Reflecting on September 11th

By: Adina Waitman  |  October 2, 2016
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waitman9/11: Until yesterday, I always thought of the infamous date as a tragedy, an emergency phone number, and a disaster, but I never fully experienced it as more than that. I learned about that awful day fifteen years ago again and again throughout middle and high school, but it always seemed so far away from me, and from my life. After all, I was only in preschool at the time and had none of my own memories from the day, only the memories which were told to me by others.

Living in the city for college has opened me up to an array of opportunities. I stumble upon endless happenings by simply walking outside of Stern’s Brookdale residence hall in Midtown. Every day in New York brings a new exciting experience. When I arrived into New York City on 9/11, it was clear that my urban home was well aware and involved with the day at hand. I, on the other hand, felt like an outsider.

I was in the car driving down the West Side, not far from the Hudson River, when I suddenly hit standstill traffic. I grew annoyed as five minutes turned into fifteen, turned into thirty, and I was still not moving. Anger aroused within me as I looked out the window prepared to yell at whoever was causing me this inconvenience. I was surprised to see a peculiar parade of motorcycles speeding across the avenue ahead of me. Peering closer, I realized that each of these motorcycles carried an American flag, and that the parade was surrounded by police. I realized that this parade was, of course, for 9/11.

On my walk later that evening to meet a friend, who lived nearby, I couldn’t help but marvel at the lights and buildings which encompassed me in every direction. I passed by Madison Square Garden and gawked at the massive lights announcing the upcoming sports games, concerts, and other events. As I turned to continue my walk, I noticed two large beams of light extending endlessly into the sky from further south. I realized, excitedly, that these beams were the 9/11 memorial lights I had always read about, and seen pictures of, but never witnessed.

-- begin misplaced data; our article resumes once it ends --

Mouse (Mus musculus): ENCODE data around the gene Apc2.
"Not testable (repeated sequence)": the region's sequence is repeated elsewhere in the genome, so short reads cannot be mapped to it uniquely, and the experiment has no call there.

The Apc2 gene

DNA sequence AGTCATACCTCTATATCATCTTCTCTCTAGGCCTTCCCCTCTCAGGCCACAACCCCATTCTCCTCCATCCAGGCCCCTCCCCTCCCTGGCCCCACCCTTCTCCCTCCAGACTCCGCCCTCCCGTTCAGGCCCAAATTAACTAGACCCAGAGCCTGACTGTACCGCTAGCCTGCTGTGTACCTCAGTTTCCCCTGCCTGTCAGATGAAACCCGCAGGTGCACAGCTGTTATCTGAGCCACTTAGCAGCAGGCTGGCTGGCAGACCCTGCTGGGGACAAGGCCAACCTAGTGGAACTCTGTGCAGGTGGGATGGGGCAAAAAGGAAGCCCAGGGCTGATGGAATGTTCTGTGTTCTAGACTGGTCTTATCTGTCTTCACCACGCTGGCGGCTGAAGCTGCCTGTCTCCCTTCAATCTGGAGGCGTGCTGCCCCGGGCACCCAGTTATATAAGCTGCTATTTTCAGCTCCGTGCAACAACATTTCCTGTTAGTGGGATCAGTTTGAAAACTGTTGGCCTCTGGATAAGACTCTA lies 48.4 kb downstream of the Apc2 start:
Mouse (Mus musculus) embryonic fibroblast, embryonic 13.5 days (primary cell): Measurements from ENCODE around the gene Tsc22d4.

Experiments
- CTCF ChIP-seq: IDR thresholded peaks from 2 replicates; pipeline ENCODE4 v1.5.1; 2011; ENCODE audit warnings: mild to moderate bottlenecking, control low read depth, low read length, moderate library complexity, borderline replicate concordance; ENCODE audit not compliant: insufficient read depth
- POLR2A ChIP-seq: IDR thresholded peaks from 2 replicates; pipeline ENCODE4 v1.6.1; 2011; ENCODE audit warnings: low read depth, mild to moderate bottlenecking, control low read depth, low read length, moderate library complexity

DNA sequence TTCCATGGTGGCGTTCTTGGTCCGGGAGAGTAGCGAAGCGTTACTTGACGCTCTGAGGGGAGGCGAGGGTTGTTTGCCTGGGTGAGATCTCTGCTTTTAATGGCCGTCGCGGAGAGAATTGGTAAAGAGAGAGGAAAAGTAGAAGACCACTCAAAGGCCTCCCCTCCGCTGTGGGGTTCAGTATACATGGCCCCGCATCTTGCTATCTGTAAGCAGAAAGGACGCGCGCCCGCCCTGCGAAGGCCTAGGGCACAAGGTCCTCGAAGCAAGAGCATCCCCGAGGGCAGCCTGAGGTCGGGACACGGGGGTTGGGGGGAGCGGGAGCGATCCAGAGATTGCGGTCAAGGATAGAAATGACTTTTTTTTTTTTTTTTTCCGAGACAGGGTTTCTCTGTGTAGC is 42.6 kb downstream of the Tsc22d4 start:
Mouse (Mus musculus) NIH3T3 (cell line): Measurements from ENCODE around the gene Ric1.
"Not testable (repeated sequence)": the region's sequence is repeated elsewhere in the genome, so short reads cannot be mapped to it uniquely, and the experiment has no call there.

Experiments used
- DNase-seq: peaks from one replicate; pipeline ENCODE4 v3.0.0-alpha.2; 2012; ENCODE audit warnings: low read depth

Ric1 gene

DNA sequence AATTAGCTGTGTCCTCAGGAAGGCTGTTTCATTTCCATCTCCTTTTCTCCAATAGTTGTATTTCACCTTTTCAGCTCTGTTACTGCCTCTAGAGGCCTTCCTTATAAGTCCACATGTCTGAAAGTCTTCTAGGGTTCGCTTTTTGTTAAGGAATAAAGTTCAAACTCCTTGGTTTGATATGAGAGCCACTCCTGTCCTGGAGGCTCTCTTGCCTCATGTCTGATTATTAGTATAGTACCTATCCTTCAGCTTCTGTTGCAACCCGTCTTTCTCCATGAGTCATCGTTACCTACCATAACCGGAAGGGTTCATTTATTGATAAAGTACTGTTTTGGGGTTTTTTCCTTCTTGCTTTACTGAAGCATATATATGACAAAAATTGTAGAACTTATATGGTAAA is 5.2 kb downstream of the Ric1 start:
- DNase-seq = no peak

As my night progressed, I stumbled upon many other displays and memorials for 9/11. To my right I saw American flags undulating over buildings tall and short. To my left I saw in the distance the top of the Empire State Building, glowing red in memory of the victims, and highlighted with white and blue lights to make the combined colors of patriotism. It seemed as if the whole city, vast and busy as it was, had paused in order to commemorate the distant day fifteen years ago.

I’ve never felt unity in New York like I felt today. I’ve never seen this city, nor any city, come together like this to commemorate. The concrete jungle I now call home no longer felt like a city of broadway shows, law firms, and lights, but like a city which cared about it’s inhabitants and it’s history passionately. I greeted my friend with a smile on my face and a feeling of pride, that I too, lived in this city.

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